The RFS allows the use of up to 15 billion gallons per year of conventional biofuel by 2015 and requires at least 21 billion gallons of advanced biofuels—with at least 16 billion gallons of this amount coming from cellulosic feedstocks—in 2022. Yet, at present, the distribution infrastructure and vehicle types necessary to transport and use increased ethanol production do not exist. In addition, the United States will reach the blend wall limit as early as 2011 solely with existing ethanol production from corn starch, which could greatly restrict the growth of the cellulosic biofuels industry. Thermochemical processing technologies such as pyrolysis, have the potential to produce advanced biofuels that can be used in the nation’s existing fuel distribution and vehicle infrastructure and therefore avoid future blend wall issues. However, DOE and USDA have not focused substantial R&D resources on developing these technologies. Furthermore, EISA and the 2008 Farm Bill define renewable biomass differently regarding feedstocks and land eligibility, creating difficulties for agencies to formulate rules, implement program activities, and effectively execute the interagency National Biofuels Action Plan. This may also create uncertainty for biofuels producers and could potentially reduce the nation’s ability to increase advanced biofuels feedstock production and realize their benefits.

Bringing it Baby!

Tuesday, October 13, 2009

Space: The Final Frontier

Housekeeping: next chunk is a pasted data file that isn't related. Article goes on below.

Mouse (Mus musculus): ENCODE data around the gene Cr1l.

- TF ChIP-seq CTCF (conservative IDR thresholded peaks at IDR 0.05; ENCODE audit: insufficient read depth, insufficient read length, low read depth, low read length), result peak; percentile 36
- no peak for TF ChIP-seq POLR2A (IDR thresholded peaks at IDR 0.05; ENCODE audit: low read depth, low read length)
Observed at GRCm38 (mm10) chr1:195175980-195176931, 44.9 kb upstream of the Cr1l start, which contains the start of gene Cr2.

In the 21st Century it is easy to dismiss space travel as a 20th Century phenomenon. We get blase about the launching of the space shuttle or just another space probe. In the space community this attitude causes lots of hand-wringing. Like a 3 year old kid swimming, they want lots of attention, "Look at ME. I'm launching a rocket!" Personally, I don't think it is much of a problem. Folks have a blase attitude because we are able to launch rockets all the time. Sure its cool and it costs lots of money, but it is routine. And it is that "routine" nature of space flights that is so amazing to me.

HT:; larger version

Monday, October 12, 2009

The United States Navy

Happy Birthday!

The United States Navy is one of the great American institutions. It has done more for world commerce and globalization than even Thomas Friedman. It won us the Pacific Theatre in WWII and ensured that Confederacy didn't get foreign support from the Brits or French. When the Tsunami of 2004 hit Indonesia the USN was there. America's dominance is directly a result of the Navy's ability to project power anywhere in the world.